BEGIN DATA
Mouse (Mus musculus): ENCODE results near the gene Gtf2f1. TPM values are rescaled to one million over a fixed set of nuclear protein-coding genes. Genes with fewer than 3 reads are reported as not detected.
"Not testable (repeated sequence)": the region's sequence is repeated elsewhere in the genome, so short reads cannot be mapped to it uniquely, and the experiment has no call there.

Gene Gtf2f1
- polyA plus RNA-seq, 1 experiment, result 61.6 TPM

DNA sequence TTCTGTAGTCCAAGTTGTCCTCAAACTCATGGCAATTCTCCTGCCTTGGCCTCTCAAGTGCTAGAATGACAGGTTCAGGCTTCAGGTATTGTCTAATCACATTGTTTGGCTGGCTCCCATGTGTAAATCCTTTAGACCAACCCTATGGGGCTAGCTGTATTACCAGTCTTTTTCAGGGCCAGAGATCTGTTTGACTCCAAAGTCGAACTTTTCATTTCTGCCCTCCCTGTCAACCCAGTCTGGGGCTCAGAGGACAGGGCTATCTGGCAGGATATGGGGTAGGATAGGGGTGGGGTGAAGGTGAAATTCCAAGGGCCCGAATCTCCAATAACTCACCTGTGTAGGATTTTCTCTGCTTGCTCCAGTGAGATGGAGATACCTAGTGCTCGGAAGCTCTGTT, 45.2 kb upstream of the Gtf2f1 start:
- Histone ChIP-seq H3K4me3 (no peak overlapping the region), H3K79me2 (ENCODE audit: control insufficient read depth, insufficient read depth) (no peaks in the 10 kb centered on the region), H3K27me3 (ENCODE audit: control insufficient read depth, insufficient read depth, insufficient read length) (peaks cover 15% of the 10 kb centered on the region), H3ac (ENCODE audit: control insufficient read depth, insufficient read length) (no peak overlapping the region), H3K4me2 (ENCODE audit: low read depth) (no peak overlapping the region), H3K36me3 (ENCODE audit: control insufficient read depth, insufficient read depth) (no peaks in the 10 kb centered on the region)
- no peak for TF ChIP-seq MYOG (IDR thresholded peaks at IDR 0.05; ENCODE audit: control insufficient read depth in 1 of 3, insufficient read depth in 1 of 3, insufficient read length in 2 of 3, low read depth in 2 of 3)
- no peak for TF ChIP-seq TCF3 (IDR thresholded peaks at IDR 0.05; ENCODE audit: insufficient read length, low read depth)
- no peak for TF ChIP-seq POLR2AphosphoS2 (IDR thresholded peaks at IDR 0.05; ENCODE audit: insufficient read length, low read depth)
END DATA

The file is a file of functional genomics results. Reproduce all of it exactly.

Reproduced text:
Mouse (Mus musculus): ENCODE results near the gene Gtf2f1. TPM values are rescaled to one million over a fixed set of nuclear protein-coding genes. Genes with fewer than 3 reads are reported as not detected.
"Not testable (repeated sequence)": the region's sequence is repeated elsewhere in the genome, so short reads cannot be mapped to it uniquely, and the experiment has no call there.

Gene Gtf2f1
- polyA plus RNA-seq, 1 experiment, result 61.6 TPM

DNA sequence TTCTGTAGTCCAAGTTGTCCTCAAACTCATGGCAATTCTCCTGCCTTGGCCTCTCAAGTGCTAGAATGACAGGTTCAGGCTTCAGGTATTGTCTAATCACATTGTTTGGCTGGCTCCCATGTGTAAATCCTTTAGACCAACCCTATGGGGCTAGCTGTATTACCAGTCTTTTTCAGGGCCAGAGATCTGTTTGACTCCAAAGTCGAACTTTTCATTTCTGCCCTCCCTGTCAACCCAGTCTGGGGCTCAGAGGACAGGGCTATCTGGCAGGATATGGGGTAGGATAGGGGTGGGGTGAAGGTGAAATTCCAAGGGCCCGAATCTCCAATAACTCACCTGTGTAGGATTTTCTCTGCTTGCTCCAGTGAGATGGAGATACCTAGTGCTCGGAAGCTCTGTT, 45.2 kb upstream of the Gtf2f1 start:
- Histone ChIP-seq H3K4me3 (no peak overlapping the region), H3K79me2 (ENCODE audit: control insufficient read depth, insufficient read depth) (no peaks in the 10 kb centered on the region), H3K27me3 (ENCODE audit: control insufficient read depth, insufficient read depth, insufficient read length) (peaks cover 15% of the 10 kb centered on the region), H3ac (ENCODE audit: control insufficient read depth, insufficient read length) (no peak overlapping the region), H3K4me2 (ENCODE audit: low read depth) (no peak overlapping the region), H3K36me3 (ENCODE audit: control insufficient read depth, insufficient read depth) (no peaks in the 10 kb centered on the region)
- no peak for TF ChIP-seq MYOG (IDR thresholded peaks at IDR 0.05; ENCODE audit: control insufficient read depth in 1 of 3, insufficient read depth in 1 of 3, insufficient read length in 2 of 3, low read depth in 2 of 3)
- no peak for TF ChIP-seq TCF3 (IDR thresholded peaks at IDR 0.05; ENCODE audit: insufficient read length, low read depth)
- no peak for TF ChIP-seq POLR2AphosphoS2 (IDR thresholded peaks at IDR 0.05; ENCODE audit: insufficient read length, low read depth)